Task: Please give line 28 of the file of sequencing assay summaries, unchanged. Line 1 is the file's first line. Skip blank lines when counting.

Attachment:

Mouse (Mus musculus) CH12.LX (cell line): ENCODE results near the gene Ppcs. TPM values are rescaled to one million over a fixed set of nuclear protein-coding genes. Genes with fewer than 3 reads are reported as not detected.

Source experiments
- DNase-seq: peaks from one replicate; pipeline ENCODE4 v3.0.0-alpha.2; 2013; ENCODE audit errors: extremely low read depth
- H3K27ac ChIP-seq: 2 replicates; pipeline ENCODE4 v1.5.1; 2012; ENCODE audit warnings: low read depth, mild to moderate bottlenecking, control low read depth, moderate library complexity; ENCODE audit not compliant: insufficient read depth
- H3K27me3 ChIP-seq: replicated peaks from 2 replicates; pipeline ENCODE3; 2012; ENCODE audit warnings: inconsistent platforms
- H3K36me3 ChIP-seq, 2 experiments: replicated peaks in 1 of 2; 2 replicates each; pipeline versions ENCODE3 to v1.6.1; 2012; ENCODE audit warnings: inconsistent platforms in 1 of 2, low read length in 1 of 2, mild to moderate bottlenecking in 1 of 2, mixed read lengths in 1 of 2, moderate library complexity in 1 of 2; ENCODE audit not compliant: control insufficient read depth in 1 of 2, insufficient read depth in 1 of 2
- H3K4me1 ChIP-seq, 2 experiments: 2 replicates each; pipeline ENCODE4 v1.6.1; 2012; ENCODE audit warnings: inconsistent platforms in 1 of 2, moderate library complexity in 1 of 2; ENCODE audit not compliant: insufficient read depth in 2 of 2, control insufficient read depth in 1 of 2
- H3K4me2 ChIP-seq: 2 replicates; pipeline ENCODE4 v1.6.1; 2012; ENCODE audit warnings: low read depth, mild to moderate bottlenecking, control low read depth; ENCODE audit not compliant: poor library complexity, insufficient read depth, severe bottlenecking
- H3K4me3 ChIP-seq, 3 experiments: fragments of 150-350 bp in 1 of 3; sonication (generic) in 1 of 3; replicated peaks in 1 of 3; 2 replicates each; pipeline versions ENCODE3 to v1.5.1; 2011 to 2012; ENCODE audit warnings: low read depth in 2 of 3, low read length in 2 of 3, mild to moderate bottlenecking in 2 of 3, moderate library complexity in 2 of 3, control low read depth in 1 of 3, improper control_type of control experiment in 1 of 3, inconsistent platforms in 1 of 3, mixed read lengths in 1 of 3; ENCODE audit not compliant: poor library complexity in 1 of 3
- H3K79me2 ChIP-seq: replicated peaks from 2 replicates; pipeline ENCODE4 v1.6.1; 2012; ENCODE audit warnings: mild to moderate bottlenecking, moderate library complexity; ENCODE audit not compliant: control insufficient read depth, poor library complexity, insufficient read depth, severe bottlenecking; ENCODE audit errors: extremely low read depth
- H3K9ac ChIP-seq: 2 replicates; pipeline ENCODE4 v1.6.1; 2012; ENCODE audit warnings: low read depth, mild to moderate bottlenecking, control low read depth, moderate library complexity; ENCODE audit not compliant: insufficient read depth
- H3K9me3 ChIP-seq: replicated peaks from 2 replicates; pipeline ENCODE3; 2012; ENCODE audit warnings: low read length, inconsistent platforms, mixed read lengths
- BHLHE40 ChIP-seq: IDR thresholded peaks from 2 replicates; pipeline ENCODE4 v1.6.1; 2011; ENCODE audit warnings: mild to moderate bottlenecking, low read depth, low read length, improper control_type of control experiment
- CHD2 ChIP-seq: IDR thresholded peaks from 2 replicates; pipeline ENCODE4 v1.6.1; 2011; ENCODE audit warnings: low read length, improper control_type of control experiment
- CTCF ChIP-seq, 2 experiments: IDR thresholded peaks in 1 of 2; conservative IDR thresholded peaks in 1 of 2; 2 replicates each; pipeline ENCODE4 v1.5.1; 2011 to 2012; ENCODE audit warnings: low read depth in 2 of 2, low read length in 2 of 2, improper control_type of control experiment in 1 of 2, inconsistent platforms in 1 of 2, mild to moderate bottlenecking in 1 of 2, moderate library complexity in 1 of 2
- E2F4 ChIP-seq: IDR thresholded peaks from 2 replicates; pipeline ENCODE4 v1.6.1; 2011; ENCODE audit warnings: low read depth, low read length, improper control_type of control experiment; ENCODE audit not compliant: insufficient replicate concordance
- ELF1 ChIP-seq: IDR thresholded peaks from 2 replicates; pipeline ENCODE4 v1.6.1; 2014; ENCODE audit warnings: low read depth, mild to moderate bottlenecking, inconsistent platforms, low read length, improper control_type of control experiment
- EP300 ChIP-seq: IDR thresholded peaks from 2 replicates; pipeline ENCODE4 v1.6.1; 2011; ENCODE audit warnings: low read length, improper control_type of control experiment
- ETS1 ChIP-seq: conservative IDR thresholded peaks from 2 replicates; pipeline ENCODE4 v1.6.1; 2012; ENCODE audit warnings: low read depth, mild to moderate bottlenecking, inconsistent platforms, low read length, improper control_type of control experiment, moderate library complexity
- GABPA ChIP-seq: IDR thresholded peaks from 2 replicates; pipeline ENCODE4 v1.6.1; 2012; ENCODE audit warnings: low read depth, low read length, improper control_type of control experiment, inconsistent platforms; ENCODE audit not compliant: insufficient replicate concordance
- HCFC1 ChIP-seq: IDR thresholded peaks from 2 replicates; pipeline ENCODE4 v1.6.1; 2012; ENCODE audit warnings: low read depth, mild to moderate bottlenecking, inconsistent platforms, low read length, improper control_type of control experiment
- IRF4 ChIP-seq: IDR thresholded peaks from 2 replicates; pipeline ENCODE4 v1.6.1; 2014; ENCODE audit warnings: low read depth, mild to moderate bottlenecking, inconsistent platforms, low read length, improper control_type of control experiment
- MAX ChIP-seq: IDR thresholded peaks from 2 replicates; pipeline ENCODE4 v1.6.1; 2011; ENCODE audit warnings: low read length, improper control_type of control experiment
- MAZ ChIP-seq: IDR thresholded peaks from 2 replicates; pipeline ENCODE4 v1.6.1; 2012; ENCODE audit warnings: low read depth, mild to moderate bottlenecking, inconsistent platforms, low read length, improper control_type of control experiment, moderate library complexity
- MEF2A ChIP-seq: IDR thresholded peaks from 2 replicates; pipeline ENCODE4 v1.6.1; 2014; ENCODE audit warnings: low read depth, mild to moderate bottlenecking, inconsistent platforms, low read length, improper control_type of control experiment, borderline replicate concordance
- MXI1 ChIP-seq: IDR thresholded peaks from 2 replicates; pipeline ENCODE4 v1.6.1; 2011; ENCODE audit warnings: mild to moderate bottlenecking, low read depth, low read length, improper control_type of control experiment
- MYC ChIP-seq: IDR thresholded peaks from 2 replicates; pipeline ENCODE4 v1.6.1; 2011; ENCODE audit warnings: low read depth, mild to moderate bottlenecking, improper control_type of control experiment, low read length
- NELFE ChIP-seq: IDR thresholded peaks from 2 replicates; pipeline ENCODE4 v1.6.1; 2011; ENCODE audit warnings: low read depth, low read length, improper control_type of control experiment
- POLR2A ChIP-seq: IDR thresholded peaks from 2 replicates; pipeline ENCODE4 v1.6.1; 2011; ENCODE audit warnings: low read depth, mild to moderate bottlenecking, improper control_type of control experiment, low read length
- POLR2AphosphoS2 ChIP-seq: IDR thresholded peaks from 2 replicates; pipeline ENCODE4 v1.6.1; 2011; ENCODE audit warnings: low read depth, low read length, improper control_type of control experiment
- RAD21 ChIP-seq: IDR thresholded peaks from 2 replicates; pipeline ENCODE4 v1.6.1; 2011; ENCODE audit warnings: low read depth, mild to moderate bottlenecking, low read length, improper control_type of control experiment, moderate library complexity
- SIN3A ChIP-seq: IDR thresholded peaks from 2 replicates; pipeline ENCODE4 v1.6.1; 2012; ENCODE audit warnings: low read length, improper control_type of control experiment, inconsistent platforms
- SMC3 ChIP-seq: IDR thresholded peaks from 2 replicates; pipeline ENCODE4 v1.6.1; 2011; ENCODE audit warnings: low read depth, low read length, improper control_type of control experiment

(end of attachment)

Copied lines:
- NELFE ChIP-seq: IDR thresholded peaks from 2 replicates; pipeline ENCODE4 v1.6.1; 2011; ENCODE audit warnings: low read depth, low read length, improper control_type of control experiment